Here’s a project that is currently under construction. The contractor is in good shape to have the house buttoned up before winter where he can shift his focus onto the interior work.
There was an original house in this location which was torn down to make room for this new house. Normally a house cannot be built this close to the water, but since there was an existing structure we were able to take advantage of allowable expansion and construct on existing footprint. The initial hope was to save some of the existing foundation but we found that it was in such poor shape that it needed to be removed. The bad news is the owners didn’t save any money but the good news is that they have an all new foundation with modern water-proofing.
We moved the house away from the ocean an additional 4′ because the corner of it was so close to the embankment. Near the center of the photo you can just pick out the railing to steps that go down to the water.
View from back up at driveway. Foundation wall is in. We used a drainboard screen against the foundation as there is a significant slope down to the house where a lot of groundwater may travel and we want to make sure it is wicked away, out and around the house. The majority of the basement consists of finished spaces so we want it dry. As the owner says “arid.”
To the far left are the french doors from the basement space. The stairs to the water are just cut off from the photo to the far left. To the far right is a screened-in porch. If you scroll back up to my rendering you will see that there is a deck off the screened-in porch. To the left of the screened-in porch is the dining room with french doors out onto the deck. Notice the shed dormer, it’s located right above the kitchen.
Here’s a sketch of the kitchen showing those same dormer windows and flanking pair of casement windows.
In this photo, you can see a portion of the garage foundation. The owners will be able to park in the garage at the higher driveway elevation, go down a set of stairs in the garage and out a side door where they can walk across to a side door at the house (to right of screened-in porch) directly into the mudroom.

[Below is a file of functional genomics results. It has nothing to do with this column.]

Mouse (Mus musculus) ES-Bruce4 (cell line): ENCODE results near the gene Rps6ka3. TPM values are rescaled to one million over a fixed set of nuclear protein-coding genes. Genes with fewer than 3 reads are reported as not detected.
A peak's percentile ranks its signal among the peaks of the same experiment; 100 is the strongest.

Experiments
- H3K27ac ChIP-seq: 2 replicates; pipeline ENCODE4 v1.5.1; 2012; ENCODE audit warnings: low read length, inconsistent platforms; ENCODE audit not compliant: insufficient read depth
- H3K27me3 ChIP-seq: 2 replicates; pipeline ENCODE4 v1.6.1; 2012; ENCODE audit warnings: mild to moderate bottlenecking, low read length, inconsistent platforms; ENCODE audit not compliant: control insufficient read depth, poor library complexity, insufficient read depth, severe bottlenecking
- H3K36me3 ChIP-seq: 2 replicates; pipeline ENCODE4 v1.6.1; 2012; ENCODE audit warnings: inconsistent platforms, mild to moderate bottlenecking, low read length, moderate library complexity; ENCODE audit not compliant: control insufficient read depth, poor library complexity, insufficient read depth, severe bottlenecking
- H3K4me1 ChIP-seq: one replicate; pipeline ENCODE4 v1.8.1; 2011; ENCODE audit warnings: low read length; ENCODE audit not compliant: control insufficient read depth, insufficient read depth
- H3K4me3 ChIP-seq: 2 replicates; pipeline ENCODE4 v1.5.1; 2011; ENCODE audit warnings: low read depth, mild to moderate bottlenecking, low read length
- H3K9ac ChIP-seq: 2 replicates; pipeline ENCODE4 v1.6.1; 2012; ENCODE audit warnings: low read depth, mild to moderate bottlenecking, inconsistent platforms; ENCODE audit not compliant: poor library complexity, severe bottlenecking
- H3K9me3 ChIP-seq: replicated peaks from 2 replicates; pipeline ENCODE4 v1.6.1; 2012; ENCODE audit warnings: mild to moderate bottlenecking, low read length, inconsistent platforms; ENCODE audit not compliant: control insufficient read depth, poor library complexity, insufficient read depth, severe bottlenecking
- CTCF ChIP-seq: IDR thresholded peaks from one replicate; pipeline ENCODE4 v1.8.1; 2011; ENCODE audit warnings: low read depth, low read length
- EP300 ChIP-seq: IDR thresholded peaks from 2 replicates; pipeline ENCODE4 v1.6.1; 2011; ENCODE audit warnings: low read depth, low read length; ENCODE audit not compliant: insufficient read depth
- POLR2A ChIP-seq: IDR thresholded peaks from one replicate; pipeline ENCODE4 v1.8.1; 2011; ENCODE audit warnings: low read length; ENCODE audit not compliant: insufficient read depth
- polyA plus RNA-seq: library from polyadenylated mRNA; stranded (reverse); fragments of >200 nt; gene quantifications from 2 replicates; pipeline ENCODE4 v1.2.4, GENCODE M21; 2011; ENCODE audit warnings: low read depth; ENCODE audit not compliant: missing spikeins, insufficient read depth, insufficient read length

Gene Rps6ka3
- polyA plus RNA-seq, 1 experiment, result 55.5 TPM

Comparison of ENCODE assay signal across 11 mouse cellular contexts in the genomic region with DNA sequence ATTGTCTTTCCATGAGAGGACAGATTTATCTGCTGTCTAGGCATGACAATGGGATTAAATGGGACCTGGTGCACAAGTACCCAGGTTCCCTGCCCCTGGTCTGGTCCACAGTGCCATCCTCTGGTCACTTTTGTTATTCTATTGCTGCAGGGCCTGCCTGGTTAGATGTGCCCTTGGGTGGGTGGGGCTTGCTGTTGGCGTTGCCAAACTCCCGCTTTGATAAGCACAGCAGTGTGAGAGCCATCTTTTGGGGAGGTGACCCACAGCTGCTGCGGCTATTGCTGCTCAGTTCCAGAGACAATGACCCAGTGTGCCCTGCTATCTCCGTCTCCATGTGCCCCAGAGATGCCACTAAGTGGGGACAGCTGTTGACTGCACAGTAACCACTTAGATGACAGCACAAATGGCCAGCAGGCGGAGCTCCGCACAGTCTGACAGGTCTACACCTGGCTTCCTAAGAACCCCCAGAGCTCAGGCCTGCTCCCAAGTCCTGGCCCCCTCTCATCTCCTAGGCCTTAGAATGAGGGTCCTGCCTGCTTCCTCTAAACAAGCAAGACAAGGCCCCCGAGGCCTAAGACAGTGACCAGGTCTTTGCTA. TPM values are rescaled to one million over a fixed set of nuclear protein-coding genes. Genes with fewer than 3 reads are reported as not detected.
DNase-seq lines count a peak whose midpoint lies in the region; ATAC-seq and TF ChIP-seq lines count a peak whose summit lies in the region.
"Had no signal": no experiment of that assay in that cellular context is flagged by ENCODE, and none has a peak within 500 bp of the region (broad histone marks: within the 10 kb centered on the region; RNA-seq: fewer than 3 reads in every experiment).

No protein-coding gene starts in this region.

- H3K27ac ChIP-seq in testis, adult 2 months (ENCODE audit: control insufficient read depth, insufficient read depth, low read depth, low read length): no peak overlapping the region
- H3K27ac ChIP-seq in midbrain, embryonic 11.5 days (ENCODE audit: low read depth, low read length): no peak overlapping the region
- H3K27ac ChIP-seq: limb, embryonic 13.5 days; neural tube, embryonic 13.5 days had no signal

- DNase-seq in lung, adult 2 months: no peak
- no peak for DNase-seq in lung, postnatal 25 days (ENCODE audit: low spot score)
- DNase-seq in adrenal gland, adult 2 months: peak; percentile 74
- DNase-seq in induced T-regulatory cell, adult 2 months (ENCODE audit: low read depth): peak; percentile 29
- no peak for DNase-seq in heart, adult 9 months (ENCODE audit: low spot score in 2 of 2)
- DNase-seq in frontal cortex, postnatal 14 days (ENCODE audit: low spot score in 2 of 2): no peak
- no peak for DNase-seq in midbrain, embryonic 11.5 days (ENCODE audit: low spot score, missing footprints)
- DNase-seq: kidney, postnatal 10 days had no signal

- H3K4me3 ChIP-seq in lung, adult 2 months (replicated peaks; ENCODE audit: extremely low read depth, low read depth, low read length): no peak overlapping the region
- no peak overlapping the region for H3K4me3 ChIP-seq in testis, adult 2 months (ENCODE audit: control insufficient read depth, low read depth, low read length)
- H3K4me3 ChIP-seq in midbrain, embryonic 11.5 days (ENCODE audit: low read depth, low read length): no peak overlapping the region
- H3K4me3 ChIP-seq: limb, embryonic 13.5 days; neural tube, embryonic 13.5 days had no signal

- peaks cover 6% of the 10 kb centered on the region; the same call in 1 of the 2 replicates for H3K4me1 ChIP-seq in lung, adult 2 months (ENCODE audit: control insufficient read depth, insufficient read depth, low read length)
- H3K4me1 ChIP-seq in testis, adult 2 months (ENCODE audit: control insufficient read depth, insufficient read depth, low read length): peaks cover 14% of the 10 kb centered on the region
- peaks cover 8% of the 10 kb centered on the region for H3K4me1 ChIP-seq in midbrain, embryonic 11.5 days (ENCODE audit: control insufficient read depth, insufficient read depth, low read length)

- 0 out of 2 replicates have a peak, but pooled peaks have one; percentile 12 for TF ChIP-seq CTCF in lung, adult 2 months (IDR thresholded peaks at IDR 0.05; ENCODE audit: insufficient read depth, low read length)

Here’s a photo of a typical daylight condition where the foundation wall extends up above the slab. The concrete wall needs to be covered in rigid insulation (silver foil faced in this case) then stud work applied over it. So there will be a deep shelf below these windows because of this detail. Typically, I try to avoid any foundation stem-wall from extending above the floor elevation because it just “smacks” basement space. But for this room, the grade on the exterior rises fast and I needed to step the foundation with it. If you look out the window you can see a boulder which is part of the retaining wall that “steps” the grade up.
The door in the photo below is the one mentioned above that leads directly into the mudroom.
View from driveway approach.
The garage for this project is located on a hill so there is going to be finished space under the garage. The best way to detail this is to install steel beams and/or open web bar joists with a metal pan deck above. A slab is then poured on the metal pan creating a watertight surface. This is a great detail and prevents any leaks from snowmelt or oil from migrating through the floor. The only problem is that the metal pan and steel will sweat profusely in the summer so it needs to be covered with closed cell spray insulation.